On Tuesday Obi and I spent the morning with my other uncle who lives next door, a stones throw (literally) and enjoyed a typically German breakfast with fresh rolls, and many spreads and cheese to enjoy. I should add that in the morning, it was raining and I took my mini waterproof hip bag, and ran early in the morning to the bakery to pick up some fresh bread. Fresh rolls in the morning with local honey and butter is such a treat! A far cry from my daily oats – but the best way to start a vacation day in Germany. Obi and I then played a very thrilling dutch game called Sjoelbak (Dutch shuffleboard) during which you slide wooden discs along a two meter board into skinny slots with either 1,2 3, or 4 points. As hard as my uncle and I tried – Obi won by a few points against my score and my uncle in 3rd place. We’ve been joking a lot about a re-match – which is scheduled for Friday morning before we head back to Hamburg for a visit with my God-mother (another aunt) and then a weekend with a dear friend and her family, who I worked with in South Africa.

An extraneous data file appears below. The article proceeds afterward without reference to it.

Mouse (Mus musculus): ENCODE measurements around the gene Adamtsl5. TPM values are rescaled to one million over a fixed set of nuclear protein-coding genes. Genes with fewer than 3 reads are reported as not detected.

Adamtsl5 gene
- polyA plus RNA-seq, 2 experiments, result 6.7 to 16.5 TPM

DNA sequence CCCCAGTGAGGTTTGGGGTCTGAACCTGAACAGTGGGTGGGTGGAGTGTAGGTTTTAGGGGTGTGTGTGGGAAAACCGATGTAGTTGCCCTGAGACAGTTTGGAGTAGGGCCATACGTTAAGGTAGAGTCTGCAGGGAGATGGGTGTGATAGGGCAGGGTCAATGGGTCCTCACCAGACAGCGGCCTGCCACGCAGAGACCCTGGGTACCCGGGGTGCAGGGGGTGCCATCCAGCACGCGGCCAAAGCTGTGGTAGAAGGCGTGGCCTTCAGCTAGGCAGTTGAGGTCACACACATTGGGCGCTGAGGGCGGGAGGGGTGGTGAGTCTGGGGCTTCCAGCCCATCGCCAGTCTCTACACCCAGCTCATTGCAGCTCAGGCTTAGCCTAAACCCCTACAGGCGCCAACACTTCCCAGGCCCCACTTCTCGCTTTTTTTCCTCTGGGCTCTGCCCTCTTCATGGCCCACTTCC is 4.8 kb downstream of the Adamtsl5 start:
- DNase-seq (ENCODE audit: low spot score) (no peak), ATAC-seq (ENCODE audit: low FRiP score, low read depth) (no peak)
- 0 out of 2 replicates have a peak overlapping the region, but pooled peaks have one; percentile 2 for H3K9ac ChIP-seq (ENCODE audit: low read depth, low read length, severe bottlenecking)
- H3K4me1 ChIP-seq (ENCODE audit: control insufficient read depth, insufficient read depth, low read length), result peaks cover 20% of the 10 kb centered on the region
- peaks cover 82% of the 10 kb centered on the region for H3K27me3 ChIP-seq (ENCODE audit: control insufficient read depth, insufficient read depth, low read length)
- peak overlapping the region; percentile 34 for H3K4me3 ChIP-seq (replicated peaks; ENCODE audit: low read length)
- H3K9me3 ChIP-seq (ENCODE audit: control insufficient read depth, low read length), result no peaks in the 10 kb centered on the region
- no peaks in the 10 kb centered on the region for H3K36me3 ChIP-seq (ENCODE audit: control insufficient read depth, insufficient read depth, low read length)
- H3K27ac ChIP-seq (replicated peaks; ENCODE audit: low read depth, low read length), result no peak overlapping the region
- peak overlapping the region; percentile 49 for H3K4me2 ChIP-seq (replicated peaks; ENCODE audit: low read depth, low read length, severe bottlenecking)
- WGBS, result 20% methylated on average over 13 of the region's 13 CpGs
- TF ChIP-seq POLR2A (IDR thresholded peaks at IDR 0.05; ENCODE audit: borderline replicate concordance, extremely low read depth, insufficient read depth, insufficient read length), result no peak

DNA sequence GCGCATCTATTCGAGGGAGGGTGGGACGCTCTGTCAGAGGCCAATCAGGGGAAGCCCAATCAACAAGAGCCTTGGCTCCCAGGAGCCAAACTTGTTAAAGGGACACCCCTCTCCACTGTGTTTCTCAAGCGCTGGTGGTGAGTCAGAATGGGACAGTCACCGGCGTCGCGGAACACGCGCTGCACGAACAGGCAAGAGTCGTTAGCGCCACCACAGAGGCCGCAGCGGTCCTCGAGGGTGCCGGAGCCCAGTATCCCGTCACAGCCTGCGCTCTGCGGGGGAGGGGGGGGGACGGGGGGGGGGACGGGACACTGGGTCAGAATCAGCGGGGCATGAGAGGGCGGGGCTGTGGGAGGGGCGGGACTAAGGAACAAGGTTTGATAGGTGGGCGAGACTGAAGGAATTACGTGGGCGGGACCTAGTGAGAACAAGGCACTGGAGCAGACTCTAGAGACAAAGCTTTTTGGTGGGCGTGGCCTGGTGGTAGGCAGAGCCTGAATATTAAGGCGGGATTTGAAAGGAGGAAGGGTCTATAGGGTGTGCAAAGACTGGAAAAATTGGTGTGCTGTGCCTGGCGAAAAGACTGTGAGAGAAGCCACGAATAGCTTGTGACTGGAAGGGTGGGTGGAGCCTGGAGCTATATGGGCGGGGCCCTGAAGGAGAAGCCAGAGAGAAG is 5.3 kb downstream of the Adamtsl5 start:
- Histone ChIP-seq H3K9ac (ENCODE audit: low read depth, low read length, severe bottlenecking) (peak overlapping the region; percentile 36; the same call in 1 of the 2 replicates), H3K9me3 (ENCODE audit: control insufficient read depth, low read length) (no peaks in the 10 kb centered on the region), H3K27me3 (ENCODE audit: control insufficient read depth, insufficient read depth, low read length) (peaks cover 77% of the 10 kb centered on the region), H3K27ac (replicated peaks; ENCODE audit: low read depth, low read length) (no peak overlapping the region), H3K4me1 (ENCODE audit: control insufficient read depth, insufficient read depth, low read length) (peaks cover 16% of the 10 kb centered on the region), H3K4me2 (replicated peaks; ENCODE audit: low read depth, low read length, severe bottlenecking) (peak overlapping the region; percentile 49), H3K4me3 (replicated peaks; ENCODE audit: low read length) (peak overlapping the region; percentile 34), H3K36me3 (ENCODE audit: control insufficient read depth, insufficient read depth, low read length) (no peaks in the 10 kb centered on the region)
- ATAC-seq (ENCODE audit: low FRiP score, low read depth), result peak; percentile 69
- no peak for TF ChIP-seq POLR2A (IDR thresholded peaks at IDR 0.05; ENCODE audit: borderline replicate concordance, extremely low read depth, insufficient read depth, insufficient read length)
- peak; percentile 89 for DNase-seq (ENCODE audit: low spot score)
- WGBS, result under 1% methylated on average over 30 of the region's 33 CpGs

This evening Obi and I went for a long walk with my aunt and uncle – to Fischerhude and back for a local pizza dinner. Tomorrow my other uncle is making his famous cheese fondue – this will be Obi’s first time eating it. Obi will spend one more day working and I will venture out on a bike to some surrounding towns.
Franziska this all sounds beyond wonderful!! I can’t wait for the photos! You are so incredibly lucky to have had those summers in Germany.